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The Nelson Also Rises

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Training camp fluff stories about a player having a “breakout” despite past struggles are up there with September mock drafts in terms of which stories I’m most likely to use as toilet paper. Not because I’m rooting against anybody, but the hit rate of these stories is so egregiously poor that it’s easy to dismiss it as a poor writer on deadline needing a story. No Philadelphia Eagles player received more of the fluff treatment this training camp than WR Nelson Agholor.

As a member of “Agholor Hive” when he entered the 2015 NFL Draft, I was thrilled when the Eagles drafted him in the 1st round, 20th overall. Coming off a season where he had a three game stretch with 24 receptions, 546 yards, and 3 touchdowns, Agholor’s popularity among draftnik, scouts and forecasters trended up throughout the process

This is what Mike Mayock had to say about the selection:

“Agholor is a precise route runner. He has added value as a great returner. He reminds you of Jeremy Maclin, the guy he’s replacing. Agholor can play anywhere, outside and in the slot. The Philadelphia Eagles are going to love him.”

 

This type of hype is what made his first two seasons in the NFL such a monumental disappointment. Amassing only 23 receptions, 283 yards, and 1 touchdown his rookie year while playing on the outside of former Head Coach Chip Kelly’s spread offense, many began to label Agholor a bust. The bust chatter gained momentum after his second year in the league with only slight improvements to his stat line (36-365-2). Both years he recorded catch rates of 52% and he struggled so badly with drops that he was benched by new Head Coach Doug Pederson. Agholor’s confidence was completely shot, and some thought he would never recover.

What could possibly turn things around? According to him, a little #grind:

“You know what’s crazy?” Agholor said. “Grinding harder is what allowed me to loosen up more.”

It’s paid off, and more and more you’re hearing about Agholor’s work ethic. For example, take this quote from CB Ronald Darby:

“I was here early every day at like 5 a.m. for rehab,” Darby told the media. “I was like, one of the first ones here. Every time I came scooting in here on my scooter, [Carson] Wentz would be there sitting at his locker. Him and Nelson [Agholor]. Nelson would be here sweating and doing the Jugs [catching passes from the machine], things like that.”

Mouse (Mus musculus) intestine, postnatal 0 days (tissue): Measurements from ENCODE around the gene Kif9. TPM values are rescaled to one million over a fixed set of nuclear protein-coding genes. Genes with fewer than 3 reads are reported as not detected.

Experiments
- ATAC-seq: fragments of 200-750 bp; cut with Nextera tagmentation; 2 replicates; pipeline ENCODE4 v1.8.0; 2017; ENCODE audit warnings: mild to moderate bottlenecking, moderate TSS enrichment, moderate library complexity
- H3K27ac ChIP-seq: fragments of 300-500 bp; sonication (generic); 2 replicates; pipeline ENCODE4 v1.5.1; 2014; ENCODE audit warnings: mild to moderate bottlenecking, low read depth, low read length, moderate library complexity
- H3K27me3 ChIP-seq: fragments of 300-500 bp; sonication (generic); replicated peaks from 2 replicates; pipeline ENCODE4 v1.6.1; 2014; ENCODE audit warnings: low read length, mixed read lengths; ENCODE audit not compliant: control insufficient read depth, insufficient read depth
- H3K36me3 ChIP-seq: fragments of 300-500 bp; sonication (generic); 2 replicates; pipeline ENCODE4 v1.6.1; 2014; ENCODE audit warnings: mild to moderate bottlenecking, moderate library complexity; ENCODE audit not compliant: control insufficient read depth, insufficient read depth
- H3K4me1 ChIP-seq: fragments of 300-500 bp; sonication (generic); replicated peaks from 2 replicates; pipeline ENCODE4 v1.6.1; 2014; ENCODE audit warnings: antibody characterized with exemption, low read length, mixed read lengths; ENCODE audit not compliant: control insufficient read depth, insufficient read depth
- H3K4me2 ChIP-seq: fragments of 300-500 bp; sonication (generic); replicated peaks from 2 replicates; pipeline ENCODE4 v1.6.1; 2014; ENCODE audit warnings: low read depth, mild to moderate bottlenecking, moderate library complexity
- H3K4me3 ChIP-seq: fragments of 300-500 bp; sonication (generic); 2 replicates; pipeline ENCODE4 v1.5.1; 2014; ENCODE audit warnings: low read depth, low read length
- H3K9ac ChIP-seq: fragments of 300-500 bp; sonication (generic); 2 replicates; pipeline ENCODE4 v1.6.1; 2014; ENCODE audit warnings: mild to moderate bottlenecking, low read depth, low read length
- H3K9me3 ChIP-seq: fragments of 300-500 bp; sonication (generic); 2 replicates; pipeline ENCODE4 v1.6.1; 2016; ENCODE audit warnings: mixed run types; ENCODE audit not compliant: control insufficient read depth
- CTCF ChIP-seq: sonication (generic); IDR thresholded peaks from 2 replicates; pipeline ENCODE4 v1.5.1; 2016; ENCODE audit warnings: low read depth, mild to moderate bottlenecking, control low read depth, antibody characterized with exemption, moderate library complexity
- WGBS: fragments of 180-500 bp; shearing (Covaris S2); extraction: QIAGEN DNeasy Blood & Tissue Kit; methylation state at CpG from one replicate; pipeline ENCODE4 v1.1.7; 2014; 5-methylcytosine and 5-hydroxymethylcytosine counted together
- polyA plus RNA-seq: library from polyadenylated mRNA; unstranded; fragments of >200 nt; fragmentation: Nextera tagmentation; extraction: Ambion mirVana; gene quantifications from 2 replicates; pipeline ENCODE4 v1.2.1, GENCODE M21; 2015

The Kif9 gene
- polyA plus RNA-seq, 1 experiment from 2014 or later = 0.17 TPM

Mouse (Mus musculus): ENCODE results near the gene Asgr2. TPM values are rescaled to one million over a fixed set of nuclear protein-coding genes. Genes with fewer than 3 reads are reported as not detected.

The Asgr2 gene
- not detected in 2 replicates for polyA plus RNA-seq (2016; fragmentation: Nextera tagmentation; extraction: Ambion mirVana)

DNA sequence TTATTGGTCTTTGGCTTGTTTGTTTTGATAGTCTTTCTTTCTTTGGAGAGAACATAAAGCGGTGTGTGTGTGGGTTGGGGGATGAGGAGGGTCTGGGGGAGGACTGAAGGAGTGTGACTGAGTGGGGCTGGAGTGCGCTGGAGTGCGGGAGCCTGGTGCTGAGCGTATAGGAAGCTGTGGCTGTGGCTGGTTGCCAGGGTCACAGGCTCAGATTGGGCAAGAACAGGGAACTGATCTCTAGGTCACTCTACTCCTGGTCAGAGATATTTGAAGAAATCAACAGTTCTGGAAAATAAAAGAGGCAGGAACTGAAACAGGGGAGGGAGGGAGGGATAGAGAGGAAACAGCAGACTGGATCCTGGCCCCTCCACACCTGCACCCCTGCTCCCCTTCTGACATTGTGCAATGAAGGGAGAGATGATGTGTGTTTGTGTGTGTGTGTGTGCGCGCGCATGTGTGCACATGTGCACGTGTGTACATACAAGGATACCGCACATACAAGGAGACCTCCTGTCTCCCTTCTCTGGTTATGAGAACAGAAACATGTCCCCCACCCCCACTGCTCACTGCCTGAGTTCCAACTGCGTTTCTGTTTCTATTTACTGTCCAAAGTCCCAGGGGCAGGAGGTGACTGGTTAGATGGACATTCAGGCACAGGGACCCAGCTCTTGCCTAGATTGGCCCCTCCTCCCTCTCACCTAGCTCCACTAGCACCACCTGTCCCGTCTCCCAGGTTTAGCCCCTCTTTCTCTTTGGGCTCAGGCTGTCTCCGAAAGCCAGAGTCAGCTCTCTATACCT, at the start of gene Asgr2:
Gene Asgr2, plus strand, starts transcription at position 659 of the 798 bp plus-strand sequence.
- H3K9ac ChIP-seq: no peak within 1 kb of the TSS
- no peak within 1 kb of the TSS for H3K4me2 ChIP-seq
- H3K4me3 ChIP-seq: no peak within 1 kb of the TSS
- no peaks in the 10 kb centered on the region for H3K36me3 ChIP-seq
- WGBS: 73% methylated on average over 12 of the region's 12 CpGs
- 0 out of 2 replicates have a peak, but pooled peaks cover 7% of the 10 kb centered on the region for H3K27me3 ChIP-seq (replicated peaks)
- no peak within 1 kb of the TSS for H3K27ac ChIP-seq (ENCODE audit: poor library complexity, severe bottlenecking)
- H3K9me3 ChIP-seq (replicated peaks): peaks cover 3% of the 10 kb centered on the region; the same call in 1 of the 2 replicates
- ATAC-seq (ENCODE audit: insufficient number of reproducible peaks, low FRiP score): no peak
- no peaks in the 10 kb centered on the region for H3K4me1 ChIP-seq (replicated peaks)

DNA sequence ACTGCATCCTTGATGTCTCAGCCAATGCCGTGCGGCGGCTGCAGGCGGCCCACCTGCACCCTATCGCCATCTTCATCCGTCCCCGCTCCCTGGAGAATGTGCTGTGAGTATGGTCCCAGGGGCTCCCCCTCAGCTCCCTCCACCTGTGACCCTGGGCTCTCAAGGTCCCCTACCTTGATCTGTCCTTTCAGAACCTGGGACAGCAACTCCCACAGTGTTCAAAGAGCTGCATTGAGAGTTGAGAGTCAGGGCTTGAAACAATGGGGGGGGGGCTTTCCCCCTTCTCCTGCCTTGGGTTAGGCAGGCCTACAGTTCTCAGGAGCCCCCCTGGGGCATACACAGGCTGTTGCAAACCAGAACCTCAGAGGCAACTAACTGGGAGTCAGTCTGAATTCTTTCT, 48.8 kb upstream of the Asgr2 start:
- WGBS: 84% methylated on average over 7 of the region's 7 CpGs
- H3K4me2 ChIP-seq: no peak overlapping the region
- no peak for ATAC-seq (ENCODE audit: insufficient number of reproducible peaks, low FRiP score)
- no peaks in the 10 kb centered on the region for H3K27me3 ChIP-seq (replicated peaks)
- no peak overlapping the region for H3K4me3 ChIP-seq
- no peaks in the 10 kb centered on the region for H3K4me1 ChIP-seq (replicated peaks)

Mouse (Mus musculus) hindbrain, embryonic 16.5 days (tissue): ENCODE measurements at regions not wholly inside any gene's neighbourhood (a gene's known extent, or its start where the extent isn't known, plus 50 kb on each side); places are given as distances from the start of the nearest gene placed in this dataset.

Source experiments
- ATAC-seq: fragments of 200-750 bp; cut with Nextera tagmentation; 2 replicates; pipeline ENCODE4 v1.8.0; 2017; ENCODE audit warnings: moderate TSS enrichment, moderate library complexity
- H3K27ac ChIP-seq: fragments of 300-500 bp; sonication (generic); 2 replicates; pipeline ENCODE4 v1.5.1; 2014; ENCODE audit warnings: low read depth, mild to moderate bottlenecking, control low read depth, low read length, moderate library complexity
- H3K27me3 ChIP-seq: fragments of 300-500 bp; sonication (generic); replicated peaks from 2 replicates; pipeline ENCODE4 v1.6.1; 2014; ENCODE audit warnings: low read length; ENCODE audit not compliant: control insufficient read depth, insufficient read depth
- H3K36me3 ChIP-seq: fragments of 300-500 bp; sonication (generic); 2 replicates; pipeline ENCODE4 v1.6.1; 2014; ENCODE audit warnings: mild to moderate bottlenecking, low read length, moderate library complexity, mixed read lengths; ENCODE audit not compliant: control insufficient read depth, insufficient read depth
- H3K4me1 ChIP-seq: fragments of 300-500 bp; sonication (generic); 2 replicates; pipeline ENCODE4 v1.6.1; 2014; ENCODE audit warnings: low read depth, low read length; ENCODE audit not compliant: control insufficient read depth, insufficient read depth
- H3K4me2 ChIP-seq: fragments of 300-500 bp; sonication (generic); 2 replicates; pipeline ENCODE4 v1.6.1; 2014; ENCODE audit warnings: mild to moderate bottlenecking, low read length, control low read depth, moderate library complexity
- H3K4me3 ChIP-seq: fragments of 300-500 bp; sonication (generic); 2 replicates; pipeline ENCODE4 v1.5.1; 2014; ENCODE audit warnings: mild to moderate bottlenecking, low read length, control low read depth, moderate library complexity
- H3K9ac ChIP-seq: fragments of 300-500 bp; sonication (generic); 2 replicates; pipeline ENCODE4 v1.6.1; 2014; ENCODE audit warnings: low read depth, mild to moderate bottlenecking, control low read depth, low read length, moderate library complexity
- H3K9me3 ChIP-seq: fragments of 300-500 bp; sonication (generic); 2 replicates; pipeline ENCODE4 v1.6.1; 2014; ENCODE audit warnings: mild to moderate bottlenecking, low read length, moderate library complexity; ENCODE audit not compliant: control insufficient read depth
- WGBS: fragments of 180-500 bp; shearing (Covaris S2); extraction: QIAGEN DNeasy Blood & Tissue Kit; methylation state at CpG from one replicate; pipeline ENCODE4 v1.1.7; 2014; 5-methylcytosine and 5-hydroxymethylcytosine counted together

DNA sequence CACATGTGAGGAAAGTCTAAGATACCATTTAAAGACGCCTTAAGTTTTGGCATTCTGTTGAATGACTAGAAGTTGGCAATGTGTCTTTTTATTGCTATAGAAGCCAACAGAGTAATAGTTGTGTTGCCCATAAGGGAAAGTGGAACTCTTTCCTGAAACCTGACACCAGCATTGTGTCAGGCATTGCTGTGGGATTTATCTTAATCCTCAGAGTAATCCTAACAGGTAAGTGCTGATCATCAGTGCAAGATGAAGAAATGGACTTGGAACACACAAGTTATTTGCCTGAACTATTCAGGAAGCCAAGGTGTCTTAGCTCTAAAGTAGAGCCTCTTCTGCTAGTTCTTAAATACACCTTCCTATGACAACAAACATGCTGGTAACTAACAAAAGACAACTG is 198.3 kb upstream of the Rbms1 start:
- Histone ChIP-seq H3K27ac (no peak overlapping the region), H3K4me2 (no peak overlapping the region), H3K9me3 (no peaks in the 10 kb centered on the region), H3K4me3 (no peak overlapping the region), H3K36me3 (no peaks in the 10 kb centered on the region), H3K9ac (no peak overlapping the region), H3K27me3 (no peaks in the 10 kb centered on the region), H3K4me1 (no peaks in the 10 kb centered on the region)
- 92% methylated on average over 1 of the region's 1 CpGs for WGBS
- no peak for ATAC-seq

It’s not often, but there are even times where Agholor beats QB Carson Wentz to the building, a feat in and of itself considering the legend growing around Wentz’s work habits.

The other factor that has played into Agholor’s breakout season has been his switch to playing slot receiver. In 2016, he lined up in the slot for 22% of his routes. In 2017, the Eagles traded slot receiver Jordan Matthews to the Buffalo Bills and that number has sky-rocketed to 86%.

He has looked smooth in the slot after two years of confounding releases and routes on the outside. His routes are sharper, his burst out the breakpoint has finally matched his athletic profile, and perhaps the biggest factor, his once shattered confidence is no longer turning his hands into stone. This year he only has 2 drops, which came early in the season, and after both drops Wentz went right back to him on the next throw, and Agholor rebounded immediately.

 

Let’s look at how his move to slot and his renewed confidence has enhanced his production:

The headline used for this story is taken from Ernest Hemingway’s The Sun Also Rises. I chose it because the title of the book depicts the despair of Hemingway’s Lost Generation, of which he was a part, but it also represents the potential for brighter days in the perpetual rising of the sun. Nelson Agholor’s story now depicts one of optimism and is one of the best comeback tales in all of the NFL.

Michael is an NFL Draft enthusiast, aspiring scout, and grandson of longtime East Stroudsburg (Pa.) HS football coach John P. Kist. He hosts Locked On Eagles and writes for Inside the Pylon & Breaking Football.

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